376: Finding Time (Ross Gay)

“If you find yourself half naked
and barefoot in the frosty grass, hearing,
again, the earth’s great, sonorous moan that says
you are the air of the now and gone, that says
all you love will turn to dust,
and will meet you there, do not
raise your fist. Do not raise
your small voice against it. And do not
take cover. Instead, curl your toes
into the grass, watch the cloud
ascending from your lips. Walk
through the garden’s dormant splendor.
Say only, thank you.
Thank you.”
                -Ross Gay, “Thank You”

                I love the grounding of the first six lines. That’s how the poem works, at least for me: by opening the time to find itself half naked and barefoot in the frosty grass, by listening to the earth’s moan, whether that’s wind or a mind’s misgivings, to feel the dust. Once it’s done that it can move on to telling us what to do. But before the telling there’s the being. So:
                I’m lying on my floor in my third story apartment, our one big window open at my feet, the night air eddying in. Outside there are—cicadas, I think? A regular, rhythmic touch, like night’s a bristled brush and someone’s twitching their fingers along it. Again. Again. I wonder if I can actually smell the basil on the windowsill. Then, because I was wondering, I got up to touch it. Now I’m back on the floor. Its pale green leaves were like the curled ears of some delicate creature. Listening. My partner shifts on the couch, reading. My fingers play out their staccato rhythm. The comparison reminds me of a jazz pianist I saw last semester, someone who held the little hammers from inside a piano and leaned into a grand piano, playing, not by tapping the keys but by tapping the strings themselves. Playing from inside. That brings me, in turn, to a hay barn at my friend’s farm when I’m nine or so, climbing up between the bales. Crawling and chasing each other, and a moment where I sat, quiet, all these gathered feels gathered around me. Like sitting inside summer. Like sitting inside a piano. I made up that I was nine: I don’t know how old I was. There were so many years when that didn’t seem to matter.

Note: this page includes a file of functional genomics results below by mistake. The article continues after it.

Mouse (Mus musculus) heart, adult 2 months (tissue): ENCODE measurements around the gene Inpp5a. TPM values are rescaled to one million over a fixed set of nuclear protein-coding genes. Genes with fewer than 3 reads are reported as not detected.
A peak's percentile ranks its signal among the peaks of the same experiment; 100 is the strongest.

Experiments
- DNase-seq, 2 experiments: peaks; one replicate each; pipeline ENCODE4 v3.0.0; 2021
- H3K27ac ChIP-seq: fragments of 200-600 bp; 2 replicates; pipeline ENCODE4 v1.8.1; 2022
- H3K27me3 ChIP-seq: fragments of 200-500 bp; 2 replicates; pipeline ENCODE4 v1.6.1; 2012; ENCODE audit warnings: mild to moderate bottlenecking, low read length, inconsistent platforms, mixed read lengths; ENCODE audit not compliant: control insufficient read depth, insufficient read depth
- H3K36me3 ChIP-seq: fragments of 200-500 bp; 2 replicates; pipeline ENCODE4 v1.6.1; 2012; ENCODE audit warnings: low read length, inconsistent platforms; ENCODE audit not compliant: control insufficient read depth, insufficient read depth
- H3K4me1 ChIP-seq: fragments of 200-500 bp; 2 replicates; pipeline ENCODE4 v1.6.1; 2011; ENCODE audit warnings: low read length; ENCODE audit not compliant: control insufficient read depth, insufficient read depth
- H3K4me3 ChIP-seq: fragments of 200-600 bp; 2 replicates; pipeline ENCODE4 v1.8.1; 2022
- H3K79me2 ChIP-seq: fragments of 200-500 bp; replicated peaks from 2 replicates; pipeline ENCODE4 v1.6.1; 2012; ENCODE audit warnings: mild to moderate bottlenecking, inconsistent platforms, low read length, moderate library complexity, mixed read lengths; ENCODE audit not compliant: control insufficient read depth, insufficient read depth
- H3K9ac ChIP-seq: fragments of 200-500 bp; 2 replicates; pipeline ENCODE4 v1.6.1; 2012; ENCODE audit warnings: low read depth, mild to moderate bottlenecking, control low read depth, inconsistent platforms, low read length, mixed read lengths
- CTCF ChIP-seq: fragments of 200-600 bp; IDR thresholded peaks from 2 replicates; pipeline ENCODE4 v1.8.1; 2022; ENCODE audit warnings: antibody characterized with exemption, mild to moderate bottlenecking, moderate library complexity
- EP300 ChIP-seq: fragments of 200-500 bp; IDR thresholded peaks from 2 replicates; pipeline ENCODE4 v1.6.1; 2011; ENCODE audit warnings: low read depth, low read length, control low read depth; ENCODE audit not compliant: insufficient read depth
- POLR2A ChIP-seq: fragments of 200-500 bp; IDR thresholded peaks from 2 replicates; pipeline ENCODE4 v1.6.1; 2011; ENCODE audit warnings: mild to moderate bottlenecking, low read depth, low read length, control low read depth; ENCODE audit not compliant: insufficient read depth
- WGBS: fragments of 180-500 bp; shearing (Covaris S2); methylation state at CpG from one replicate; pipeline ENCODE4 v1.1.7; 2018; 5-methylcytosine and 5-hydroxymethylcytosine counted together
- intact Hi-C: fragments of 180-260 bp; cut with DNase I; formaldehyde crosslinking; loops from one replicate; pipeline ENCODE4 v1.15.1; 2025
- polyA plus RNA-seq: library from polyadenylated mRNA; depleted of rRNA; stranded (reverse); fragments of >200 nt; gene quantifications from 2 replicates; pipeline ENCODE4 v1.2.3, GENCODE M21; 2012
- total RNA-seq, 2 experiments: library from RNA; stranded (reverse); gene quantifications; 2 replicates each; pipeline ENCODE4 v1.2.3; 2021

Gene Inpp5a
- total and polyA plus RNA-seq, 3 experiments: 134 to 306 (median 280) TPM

The basil sits still while a little breeze curls in the window, promising the changing leaves, promising a frost, a winter. The floorboards scrape beneath my hair as I shift my head. Funny how, setting out to be here, I found myself in so many places. Opening the time. Funny how, being in so many places, I find myself here. More balanced in the being.
                And yes. Thank you.

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